The ATO also sacked or prosecuted 12 of its employees who participated in the scheme. The remaining people out of the 150 investigated were ex-employees and some were victims of identity theft, it said.
“As a result of our actions, we are not aware of anyone currently working at the ATO who is suspected of committing the fraud,” it said.
“The ATO continues to hold to account those people who chose to get involved in the refund fraud activity.”
The ATO said it strengthened its fraud management systems due to “heightened GST fraud risks” in the wake of Operation Protego, including establishing a fraud and criminal behaviours business line and implementing a “range of additional fraud defences”.
“We continue to strengthen our GST analytical risk models and use technology to improve our risk identification procedures and streamline processes for managing high-risk refunds,” it said.
It also agreed to all five recommendations made by the ANAO, such as clarifying officers’ roles in managing fraud, ensuring it has a “contemporary and holistic view of its GST fraud risks”, improving its ability to detect warning signs before large-scale fraud events and developing an alternative benchmark for fraud indicators.
“The ATO welcomes all suggestions for improvement to combat fraud. We will continue to implement and build on the recommendations identified by the ANAO, which we consider will support the already improved management and assurance of fraud control arrangements for the GST,” it said.

 ATO mulls delaying GST refunds to weed out bogus claims

Commissioner Chris Jordan has told Senate estimates that tight turnaround times hamper the Tax Office’s ability to prevent fraud.

The ATO is considering extending the time it takes to process GST refunds to help weed out bogus claims, but experts warn a “knee-jerk” reaction to delay lawful returns could cause distress to businesses that need cash flow.
During a Senate estimates hearing on Wednesday, ATO officials faced questions over their ability to manage GST fraud in light of widespread schemes that rorted $2 billion between 2022 and 2023.
Commissioner Chris Jordan blamed the current 14-day turnaround period to issue GST refunds and said it was "just not enough” time to apply adequate scrutiny.
“That 14 days converts to about eight days to make a decision on whether to pay that refund or not,” he told members of the Economics Legislation Committee.
“It's something we are seeking to change, I probably shouldn’t say that, but I wanted to assure you that we are, that it is done,” he said.
The concerns raised by senators over the ATO's fraud controls comes after a scathing report by the auditor-general’s office, which found its strategies were only “partly” effective, “not fit for purpose and is not operating as intended”.
The Australian National Audit Office's report, released on Tuesday, said the lack of a “contemporary and holistic view of GST fraud risks” and insufficient detection systems meant the ATO played catch up through Operation Protego as more than 57,000 people, including 150 ATO workers, participated in infamous "TikTok" GST scams.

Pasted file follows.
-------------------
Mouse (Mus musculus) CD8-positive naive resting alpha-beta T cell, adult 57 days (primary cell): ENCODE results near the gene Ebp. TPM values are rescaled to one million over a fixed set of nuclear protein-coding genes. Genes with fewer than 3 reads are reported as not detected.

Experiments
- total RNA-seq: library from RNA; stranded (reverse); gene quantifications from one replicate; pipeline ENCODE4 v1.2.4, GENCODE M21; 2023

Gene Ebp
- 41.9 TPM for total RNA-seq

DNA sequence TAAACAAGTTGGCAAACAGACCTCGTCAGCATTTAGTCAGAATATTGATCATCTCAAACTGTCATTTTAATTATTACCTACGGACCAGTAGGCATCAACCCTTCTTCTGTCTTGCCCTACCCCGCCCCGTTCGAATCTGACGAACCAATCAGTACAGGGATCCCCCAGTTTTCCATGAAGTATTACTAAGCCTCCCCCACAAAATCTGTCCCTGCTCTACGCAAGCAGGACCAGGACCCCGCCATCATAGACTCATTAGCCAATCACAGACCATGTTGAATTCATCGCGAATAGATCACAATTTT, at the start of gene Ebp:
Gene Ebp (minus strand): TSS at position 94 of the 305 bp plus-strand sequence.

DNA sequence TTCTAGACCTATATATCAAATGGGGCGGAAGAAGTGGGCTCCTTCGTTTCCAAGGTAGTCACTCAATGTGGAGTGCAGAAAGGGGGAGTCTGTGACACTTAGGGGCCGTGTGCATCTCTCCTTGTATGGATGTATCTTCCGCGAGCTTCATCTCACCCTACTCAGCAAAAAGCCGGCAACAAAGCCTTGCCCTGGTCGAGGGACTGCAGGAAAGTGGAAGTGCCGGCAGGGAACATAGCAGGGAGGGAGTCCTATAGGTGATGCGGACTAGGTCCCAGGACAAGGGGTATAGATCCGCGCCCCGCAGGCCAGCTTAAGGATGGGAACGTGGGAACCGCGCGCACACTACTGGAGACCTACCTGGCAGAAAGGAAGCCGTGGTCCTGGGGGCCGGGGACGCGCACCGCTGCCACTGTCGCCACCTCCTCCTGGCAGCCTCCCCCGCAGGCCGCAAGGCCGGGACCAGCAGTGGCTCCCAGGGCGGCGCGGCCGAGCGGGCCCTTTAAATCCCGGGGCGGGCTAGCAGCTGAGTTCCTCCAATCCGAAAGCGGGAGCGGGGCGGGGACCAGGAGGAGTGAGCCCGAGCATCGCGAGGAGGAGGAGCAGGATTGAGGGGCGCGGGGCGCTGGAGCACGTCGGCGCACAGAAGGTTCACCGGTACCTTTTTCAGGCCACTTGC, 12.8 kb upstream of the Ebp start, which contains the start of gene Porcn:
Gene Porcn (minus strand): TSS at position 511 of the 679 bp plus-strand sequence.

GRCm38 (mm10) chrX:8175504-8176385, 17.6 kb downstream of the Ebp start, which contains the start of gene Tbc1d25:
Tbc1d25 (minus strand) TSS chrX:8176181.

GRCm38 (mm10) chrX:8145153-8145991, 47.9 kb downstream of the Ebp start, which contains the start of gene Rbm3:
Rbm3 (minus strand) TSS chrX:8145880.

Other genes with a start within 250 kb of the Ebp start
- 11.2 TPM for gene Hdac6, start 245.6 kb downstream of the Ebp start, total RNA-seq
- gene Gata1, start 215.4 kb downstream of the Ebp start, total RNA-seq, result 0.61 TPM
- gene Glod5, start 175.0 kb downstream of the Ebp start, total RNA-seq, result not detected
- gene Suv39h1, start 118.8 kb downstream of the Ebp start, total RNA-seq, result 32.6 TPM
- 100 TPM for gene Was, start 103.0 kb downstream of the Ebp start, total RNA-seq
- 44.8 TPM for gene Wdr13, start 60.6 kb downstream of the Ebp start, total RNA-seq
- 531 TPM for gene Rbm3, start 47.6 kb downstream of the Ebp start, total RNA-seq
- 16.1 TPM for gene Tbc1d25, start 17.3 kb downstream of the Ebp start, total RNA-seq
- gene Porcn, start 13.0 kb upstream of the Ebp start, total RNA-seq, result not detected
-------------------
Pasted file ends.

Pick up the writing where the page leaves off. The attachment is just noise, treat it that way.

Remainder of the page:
Second Commissioner Jeremy Hirschhorn said the ATO’s approach to processing GST refunds attempted to strike a balance between “stopping lots of refunds and hurting a lot of businesses, or stopping fewer refunds and cleaning up the mess of the ones you should have stopped”.
Before Operation Protego, he said the ATO “generally trusted people and got them their refunds quickly” under the self-assessment system.
“The balance has clearly been in favour of getting refunds to legitimate business and cleaning up the fraud after,” he said, meaning most GST fraud compliance actions happened after refunds were paid.
No timeframe is mandated under the GST Act and the Commissioner must make refunds "within a time which is reasonable in the circumstances", the Federal Court ruled in the Multiplex case.
A slowdown would give the ATO more time to decide whether claims should be withheld on the grounds of suspected fraud, but the ATO did not specify how much additional time it would need.
Leading GST expert Kevin O’Rourke said the ATO’s balancing act was a “delicate” one that could be disrupted if businesses experienced unreasonable delays.
“It is a delicate balancing act between preventing fraud on the system but also having regard to the cash flow of businesses,” he said.
“It's not the role of business to fund government or to be in a negative cash flow situation. There's a point at which that if the Commissioner needs more time, he will have to start paying interest on the accounts. But none of that addresses the immediate cash flow issues.”
Mr O’Rourke, a tax lawyer who has published extensively on the ATO’s administration of GST, said a “couple of extra days” to process refunds would be a reasonable response.
"But if they start to hold up refunds for weeks at a time, that would be an unreasonable response because of the adverse consequences for cash flow," he said.
Chartered accountant Joe Kaleb, founder of tax network AustralianBiz, opposed the extension entirely.
“The ATO should not delay all GST refunds in the wake of the GST fraud. This would be a knee-jerk reaction and likely to impact on the cash flow of struggling small businesses,” he said. “Cash flow is king.”
Businesses’ delayed refunds could also reflect poorly on their accountants, he said. “We won’t look good in front of our clients, if we’re perceived to be inefficient because they're not getting their refunds.”
The ANAO report made no reference to the extension of refund turnaround times as a means of improving the ATO’s fraud systems.
Instead, recommendations focussed on clarifying officers’ roles in managing fraud, ensuring it has a “contemporary and holistic view of its GST fraud risks”, improving its ability to detect warning signs before large-scale fraud events and developing an alternative benchmark for fraud indicators.
The ATO has since agreed to all five recommendations to support “the already improved management and assurance of fraud control arrangements for the GST”.